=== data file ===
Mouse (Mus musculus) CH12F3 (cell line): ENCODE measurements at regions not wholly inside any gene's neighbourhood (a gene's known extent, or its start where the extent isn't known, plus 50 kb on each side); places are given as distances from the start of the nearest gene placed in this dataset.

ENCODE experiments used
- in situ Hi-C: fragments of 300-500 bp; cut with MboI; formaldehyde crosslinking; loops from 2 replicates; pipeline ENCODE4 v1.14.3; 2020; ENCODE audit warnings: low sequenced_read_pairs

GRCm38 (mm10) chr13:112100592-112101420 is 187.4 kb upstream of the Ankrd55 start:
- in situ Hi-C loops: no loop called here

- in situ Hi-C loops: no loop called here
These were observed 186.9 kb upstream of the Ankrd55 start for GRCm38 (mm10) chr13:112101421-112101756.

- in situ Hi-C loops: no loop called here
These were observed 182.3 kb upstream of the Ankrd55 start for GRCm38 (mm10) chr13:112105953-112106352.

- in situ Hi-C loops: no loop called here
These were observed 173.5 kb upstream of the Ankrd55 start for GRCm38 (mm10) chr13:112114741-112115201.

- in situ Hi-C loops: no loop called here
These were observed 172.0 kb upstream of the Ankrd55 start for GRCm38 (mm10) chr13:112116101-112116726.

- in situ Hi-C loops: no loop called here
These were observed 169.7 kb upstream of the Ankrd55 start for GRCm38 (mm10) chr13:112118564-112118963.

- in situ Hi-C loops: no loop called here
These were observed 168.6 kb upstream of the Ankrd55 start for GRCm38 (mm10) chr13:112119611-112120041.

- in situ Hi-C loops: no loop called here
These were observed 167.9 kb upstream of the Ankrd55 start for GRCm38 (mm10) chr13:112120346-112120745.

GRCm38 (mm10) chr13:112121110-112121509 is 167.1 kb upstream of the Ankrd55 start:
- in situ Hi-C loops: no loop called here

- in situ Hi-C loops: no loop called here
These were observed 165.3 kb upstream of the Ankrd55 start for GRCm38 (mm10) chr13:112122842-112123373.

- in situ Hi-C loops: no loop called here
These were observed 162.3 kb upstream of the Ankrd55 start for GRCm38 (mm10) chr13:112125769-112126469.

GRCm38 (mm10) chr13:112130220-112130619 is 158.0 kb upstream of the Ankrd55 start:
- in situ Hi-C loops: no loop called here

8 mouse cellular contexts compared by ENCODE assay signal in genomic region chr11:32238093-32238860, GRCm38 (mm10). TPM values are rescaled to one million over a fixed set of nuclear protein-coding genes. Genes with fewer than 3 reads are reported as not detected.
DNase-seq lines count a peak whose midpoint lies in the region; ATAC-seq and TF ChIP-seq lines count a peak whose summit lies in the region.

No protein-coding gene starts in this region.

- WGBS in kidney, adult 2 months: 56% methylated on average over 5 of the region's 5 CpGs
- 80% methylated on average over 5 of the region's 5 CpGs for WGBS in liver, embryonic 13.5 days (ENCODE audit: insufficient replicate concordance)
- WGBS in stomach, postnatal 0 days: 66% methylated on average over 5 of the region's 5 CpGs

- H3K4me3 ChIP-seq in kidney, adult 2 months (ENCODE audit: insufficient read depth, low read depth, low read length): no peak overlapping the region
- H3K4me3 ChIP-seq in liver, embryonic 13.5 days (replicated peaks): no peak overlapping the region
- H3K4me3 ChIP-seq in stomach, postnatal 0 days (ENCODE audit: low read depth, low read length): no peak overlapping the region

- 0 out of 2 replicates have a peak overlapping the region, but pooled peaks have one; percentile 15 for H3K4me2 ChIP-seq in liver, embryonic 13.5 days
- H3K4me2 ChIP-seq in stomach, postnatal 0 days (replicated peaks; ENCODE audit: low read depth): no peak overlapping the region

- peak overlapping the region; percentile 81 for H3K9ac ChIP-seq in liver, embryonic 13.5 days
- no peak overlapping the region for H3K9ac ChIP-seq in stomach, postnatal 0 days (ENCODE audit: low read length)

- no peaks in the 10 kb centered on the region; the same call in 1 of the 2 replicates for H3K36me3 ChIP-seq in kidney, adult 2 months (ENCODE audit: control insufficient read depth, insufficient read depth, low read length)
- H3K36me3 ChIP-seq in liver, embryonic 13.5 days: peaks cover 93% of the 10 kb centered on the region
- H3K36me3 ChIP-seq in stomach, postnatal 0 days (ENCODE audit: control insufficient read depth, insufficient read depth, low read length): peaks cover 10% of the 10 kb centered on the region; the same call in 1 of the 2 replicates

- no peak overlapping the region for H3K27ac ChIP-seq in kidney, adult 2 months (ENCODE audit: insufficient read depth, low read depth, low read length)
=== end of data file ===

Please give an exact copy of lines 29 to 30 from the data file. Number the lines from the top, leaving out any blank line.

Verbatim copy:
DNase-seq lines count a peak whose midpoint lies in the region; ATAC-seq and TF ChIP-seq lines count a peak whose summit lies in the region.

No protein-coding gene starts in this region.